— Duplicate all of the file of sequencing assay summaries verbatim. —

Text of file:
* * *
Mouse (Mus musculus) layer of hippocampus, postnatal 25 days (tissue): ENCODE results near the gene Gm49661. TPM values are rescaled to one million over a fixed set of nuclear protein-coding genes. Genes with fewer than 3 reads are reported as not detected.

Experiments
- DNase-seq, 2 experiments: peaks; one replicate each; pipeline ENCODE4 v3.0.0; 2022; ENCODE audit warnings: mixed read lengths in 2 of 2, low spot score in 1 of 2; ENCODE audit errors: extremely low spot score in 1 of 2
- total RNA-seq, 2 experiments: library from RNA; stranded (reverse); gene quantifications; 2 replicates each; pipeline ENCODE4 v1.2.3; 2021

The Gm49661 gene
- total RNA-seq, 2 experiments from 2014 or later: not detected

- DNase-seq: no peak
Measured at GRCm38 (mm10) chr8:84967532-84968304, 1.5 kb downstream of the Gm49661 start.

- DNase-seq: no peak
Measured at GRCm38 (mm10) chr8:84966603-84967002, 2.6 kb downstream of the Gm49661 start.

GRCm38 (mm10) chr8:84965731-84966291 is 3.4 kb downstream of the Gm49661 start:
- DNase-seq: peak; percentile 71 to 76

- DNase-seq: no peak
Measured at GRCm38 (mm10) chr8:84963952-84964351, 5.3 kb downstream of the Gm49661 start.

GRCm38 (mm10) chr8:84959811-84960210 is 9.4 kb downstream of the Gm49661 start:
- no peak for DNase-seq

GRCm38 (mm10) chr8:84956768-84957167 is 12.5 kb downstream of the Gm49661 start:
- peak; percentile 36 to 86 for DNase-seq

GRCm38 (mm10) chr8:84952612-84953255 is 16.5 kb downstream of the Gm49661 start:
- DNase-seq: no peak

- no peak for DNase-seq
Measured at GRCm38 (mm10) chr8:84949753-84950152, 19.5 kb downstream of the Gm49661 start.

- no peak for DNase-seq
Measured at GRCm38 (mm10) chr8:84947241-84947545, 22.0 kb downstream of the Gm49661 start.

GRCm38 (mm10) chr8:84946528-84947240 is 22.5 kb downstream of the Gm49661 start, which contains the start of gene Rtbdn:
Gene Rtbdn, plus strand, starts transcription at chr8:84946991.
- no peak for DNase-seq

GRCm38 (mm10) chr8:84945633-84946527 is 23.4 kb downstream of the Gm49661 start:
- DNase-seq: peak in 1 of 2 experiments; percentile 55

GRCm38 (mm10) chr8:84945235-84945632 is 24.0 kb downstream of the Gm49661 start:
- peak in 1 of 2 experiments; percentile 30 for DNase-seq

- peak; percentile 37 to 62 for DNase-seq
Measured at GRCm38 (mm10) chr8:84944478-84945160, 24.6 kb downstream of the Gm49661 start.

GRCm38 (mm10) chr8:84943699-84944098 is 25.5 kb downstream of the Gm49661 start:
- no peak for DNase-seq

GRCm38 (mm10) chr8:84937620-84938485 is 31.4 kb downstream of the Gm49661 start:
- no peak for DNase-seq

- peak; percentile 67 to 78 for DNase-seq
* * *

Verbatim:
Mouse (Mus musculus) layer of hippocampus, postnatal 25 days (tissue): ENCODE results near the gene Gm49661. TPM values are rescaled to one million over a fixed set of nuclear protein-coding genes. Genes with fewer than 3 reads are reported as not detected.

Experiments
- DNase-seq, 2 experiments: peaks; one replicate each; pipeline ENCODE4 v3.0.0; 2022; ENCODE audit warnings: mixed read lengths in 2 of 2, low spot score in 1 of 2; ENCODE audit errors: extremely low spot score in 1 of 2
- total RNA-seq, 2 experiments: library from RNA; stranded (reverse); gene quantifications; 2 replicates each; pipeline ENCODE4 v1.2.3; 2021

The Gm49661 gene
- total RNA-seq, 2 experiments from 2014 or later: not detected

- DNase-seq: no peak
Measured at GRCm38 (mm10) chr8:84967532-84968304, 1.5 kb downstream of the Gm49661 start.

- DNase-seq: no peak
Measured at GRCm38 (mm10) chr8:84966603-84967002, 2.6 kb downstream of the Gm49661 start.

GRCm38 (mm10) chr8:84965731-84966291 is 3.4 kb downstream of the Gm49661 start:
- DNase-seq: peak; percentile 71 to 76

- DNase-seq: no peak
Measured at GRCm38 (mm10) chr8:84963952-84964351, 5.3 kb downstream of the Gm49661 start.

GRCm38 (mm10) chr8:84959811-84960210 is 9.4 kb downstream of the Gm49661 start:
- no peak for DNase-seq

GRCm38 (mm10) chr8:84956768-84957167 is 12.5 kb downstream of the Gm49661 start:
- peak; percentile 36 to 86 for DNase-seq

GRCm38 (mm10) chr8:84952612-84953255 is 16.5 kb downstream of the Gm49661 start:
- DNase-seq: no peak

- no peak for DNase-seq
Measured at GRCm38 (mm10) chr8:84949753-84950152, 19.5 kb downstream of the Gm49661 start.

- no peak for DNase-seq
Measured at GRCm38 (mm10) chr8:84947241-84947545, 22.0 kb downstream of the Gm49661 start.

GRCm38 (mm10) chr8:84946528-84947240 is 22.5 kb downstream of the Gm49661 start, which contains the start of gene Rtbdn:
Gene Rtbdn, plus strand, starts transcription at chr8:84946991.
- no peak for DNase-seq

GRCm38 (mm10) chr8:84945633-84946527 is 23.4 kb downstream of the Gm49661 start:
- DNase-seq: peak in 1 of 2 experiments; percentile 55

GRCm38 (mm10) chr8:84945235-84945632 is 24.0 kb downstream of the Gm49661 start:
- peak in 1 of 2 experiments; percentile 30 for DNase-seq

- peak; percentile 37 to 62 for DNase-seq
Measured at GRCm38 (mm10) chr8:84944478-84945160, 24.6 kb downstream of the Gm49661 start.

GRCm38 (mm10) chr8:84943699-84944098 is 25.5 kb downstream of the Gm49661 start:
- no peak for DNase-seq

GRCm38 (mm10) chr8:84937620-84938485 is 31.4 kb downstream of the Gm49661 start:
- no peak for DNase-seq

- peak; percentile 67 to 78 for DNase-seq